Wolfie Brown, Tala Bean and Zi’ib Bakri live continents apart, but their destiny lies in a rundown London suburb. The mysterious force of ancient ley lines brings them to Thornham to fulfil a prophecy written in prehistory. As they fight their faceless enemies, they discover why their parents have vanished and learn the chilling truth of who they really are…
Quicksilver is my first book for children and it’s full of ideas and snippets of fact that I picked up while making documentaries for television.
Years ago I worked on a series called House Detectives where a team of archaeologists armed with old maps, tape measures, picks and shovels would descend on an ordinary family home and try to trace its history as far back in time as they could. It was amazing what they found. Even houses that were no more than fifty or sixty years old might stand on a plot of land marked by a bronze age boundary or a family might discover that the old outhouse where dad stored his tools was in fact a medieval cow byre. Wonky window frames, uneven lines of brickwork and strange place names were all clues to the hidden history of the houses we filmed.
The series got me thinking about the lost worlds that lie beneath our modern burger bars and backstreets and the tiny traces of the ancient past that still lurk in the most unlikely places if we just know where and how to look for them. So although Thornham (where Quicksilver is set) is an imaginary suburb of South London its ancient history is based on the very real and very ordinary South London suburbs of Streatham, Tooting Bec and West Norwood, which are near to where I live.
Like Thornham, Streatham appears in the Domesday book where it is called Estreham (the hamlet on the street) and it was once owned by an ancient Benedictine Abbey - the Bec Hellouin Abbey in Normandy, which is where Tooting Bec gets its name from. The A23 which runs past the common was once a major Roman road to the coast and was very probably built on a much earlier trackway. St. Leonard’s church Streatham, like St. Michael’s in the story dates back to Saxon times and parts of its medieval tower are still standing.
So as Wolfie, Tala and Zi’ib discover, it doesn’t matter where you live archaeology is all around you and if you want to get involved in digs and events in your area go to the Young Archaeologists’ Club website www.britarch.ac.uk.
- Born: Thornham - a suburb of South London with a lot of forgotten history
- Parents: Lives with his mother, father disappeared when he was a baby
- Appearance: Tousled blond hair, green eyes flecked with gold
- Born: Mount Shasta in California’s Cascade Mountains
- Parents: Lives with her father whose disappearance at the start of Quicksilver, takes her to Thornham to live with her guardian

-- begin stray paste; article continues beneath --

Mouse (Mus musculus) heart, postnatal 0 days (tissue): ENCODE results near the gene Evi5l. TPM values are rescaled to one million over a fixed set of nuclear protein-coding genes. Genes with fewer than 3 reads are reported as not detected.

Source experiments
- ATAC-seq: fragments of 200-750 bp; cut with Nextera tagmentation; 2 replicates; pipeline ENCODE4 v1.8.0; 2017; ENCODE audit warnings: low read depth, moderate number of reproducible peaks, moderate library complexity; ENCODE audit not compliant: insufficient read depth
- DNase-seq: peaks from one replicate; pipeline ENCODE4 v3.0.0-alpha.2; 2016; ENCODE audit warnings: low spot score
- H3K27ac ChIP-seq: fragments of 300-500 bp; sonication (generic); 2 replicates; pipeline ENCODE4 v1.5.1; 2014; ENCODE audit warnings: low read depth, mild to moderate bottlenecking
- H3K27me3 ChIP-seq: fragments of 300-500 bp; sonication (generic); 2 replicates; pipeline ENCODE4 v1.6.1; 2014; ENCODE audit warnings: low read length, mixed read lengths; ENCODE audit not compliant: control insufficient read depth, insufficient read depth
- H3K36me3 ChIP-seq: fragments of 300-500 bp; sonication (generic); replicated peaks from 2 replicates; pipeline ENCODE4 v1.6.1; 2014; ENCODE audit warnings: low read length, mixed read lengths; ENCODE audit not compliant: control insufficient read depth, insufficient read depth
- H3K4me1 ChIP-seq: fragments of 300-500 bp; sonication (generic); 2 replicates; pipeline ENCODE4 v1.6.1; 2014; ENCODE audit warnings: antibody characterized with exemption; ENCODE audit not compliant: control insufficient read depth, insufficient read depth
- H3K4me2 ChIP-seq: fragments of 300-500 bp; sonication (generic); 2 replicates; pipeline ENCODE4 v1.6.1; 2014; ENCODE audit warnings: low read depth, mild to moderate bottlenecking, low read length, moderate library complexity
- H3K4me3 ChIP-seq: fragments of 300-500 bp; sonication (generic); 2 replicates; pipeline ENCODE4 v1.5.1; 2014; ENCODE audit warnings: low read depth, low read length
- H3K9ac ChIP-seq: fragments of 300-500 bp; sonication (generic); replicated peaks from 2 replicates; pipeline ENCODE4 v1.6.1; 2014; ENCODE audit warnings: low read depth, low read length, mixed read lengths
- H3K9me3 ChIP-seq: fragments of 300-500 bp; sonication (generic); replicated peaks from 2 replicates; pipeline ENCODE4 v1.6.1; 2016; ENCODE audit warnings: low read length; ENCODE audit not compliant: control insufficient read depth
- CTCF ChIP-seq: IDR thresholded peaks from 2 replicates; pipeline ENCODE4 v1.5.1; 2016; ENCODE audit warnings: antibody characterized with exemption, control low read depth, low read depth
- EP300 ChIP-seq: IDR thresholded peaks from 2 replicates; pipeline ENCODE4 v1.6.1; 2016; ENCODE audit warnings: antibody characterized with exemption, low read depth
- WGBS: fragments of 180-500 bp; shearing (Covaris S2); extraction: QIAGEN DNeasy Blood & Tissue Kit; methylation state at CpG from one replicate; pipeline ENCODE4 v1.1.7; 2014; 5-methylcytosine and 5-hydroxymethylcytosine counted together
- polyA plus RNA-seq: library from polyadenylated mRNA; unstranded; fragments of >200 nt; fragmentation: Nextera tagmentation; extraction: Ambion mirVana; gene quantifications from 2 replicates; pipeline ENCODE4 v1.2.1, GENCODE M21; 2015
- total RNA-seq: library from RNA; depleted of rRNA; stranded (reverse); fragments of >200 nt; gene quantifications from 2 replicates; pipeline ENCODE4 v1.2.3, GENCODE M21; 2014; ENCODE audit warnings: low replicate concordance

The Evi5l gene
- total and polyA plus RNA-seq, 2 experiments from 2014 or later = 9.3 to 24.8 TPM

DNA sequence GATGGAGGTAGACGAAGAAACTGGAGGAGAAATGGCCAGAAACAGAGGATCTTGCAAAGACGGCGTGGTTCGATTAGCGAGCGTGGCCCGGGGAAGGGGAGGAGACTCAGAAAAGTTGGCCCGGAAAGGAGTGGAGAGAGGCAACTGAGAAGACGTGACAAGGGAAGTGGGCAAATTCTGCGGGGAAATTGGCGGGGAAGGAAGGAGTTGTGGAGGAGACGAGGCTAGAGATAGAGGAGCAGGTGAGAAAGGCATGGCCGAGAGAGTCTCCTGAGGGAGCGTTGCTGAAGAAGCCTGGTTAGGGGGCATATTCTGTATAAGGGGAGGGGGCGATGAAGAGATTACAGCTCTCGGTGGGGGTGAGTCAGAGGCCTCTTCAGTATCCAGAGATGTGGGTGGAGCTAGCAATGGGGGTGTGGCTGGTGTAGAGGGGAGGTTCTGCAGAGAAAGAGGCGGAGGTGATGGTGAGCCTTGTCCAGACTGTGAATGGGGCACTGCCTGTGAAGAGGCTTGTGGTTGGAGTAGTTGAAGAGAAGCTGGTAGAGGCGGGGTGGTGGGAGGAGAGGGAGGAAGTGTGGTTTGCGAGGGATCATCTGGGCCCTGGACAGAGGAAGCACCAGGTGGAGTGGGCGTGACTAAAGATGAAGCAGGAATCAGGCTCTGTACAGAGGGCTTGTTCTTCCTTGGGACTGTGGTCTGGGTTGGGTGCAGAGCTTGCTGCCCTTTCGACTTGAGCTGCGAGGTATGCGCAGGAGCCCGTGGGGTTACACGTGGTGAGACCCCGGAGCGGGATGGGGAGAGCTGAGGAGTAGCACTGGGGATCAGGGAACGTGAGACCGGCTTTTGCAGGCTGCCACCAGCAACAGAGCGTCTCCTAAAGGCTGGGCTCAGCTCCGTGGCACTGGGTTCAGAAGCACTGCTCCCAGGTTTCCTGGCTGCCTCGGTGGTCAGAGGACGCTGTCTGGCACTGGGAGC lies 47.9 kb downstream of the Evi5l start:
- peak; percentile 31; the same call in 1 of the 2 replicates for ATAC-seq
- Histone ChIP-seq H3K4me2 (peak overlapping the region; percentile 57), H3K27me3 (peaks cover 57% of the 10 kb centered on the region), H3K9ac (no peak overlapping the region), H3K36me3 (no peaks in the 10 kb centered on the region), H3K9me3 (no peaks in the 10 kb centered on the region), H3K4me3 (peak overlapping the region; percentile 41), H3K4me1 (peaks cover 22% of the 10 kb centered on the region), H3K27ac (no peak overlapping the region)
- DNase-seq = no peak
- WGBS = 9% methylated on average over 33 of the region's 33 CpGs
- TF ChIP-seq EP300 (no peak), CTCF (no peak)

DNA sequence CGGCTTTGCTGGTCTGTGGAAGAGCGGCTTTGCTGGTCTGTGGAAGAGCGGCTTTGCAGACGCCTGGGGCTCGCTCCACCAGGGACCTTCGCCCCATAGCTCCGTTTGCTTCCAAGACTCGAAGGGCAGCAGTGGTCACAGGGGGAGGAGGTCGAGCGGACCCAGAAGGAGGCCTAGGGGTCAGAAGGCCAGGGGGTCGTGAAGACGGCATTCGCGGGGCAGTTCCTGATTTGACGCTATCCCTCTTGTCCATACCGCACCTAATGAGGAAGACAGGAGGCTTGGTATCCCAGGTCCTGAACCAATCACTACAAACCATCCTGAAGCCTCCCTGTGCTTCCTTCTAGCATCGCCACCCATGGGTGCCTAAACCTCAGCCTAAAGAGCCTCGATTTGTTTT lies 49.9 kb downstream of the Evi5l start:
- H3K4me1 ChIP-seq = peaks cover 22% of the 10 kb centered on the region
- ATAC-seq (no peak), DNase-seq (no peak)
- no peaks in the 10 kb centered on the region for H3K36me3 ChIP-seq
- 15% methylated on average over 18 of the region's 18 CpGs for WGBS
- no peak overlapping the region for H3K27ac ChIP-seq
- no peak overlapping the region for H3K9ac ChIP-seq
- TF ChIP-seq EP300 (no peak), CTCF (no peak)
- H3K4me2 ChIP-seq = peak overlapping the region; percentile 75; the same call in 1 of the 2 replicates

- Appearance: Long straight dark hair, shows her Native American Indian heritage - she has green eyes, much like Wolfie
- Born: Near Meroe in northern Sudan
- Parents: Lives with his mother, Shadia, a school teacher who is kidnapped at the beginning of Quicksilver. Zi’ib didn’t know his father who disappeared when he was a baby.
- Appearance: Gangly, dark skinned with curly hair but with unusual green eyes, which his mother attributes to his absent father
“A superbly constructed and vividly depicted tale of ley lines, anceint prophecies, interplanetary communication and a dog called Elvis……This is a superbly absorbing old fashioned thriller….“ The Telegraph
“It would be glib but not inaccurate to describe Quicksilver as “Dan Brown for younger readers.” The plot involves the search for lost knowledge, the unravelling of clues and coded conundrums and, at the heart of it all, a mystery that mingles parascience with historical conspiracy.
Wolfie, Tala and Zi’ib, three twelve year olds from different countries, all have fathers who inexplicably disappeared. Using their wits and brains, and aided unwittingly by an eccentric old researcher, they discover powers relating to the nexus of ley lines that underlies the area. Smart Entertainment Deftly Done.”
- James Lovegrove, Financial Times
“..if you love stone circles, planetary alignments, Atlantis myths and ancient history, then curl up with Quicksilver.” - Amanda Craig, The Times Online
“This is an outstanding read which will have every reader gripped to the end. I give this book five out of five - a great ending with lots to keep the reader entertained. I am looking forward to the next book by this exciting new author.” - Mr Ripley’s Enchanted Books
“I was genuinely sad when this book ended; it felt real to me and I was gripped…” - TheBookbag.co.uk
“Told at a cracking pace…” - Love Reading 4 Kids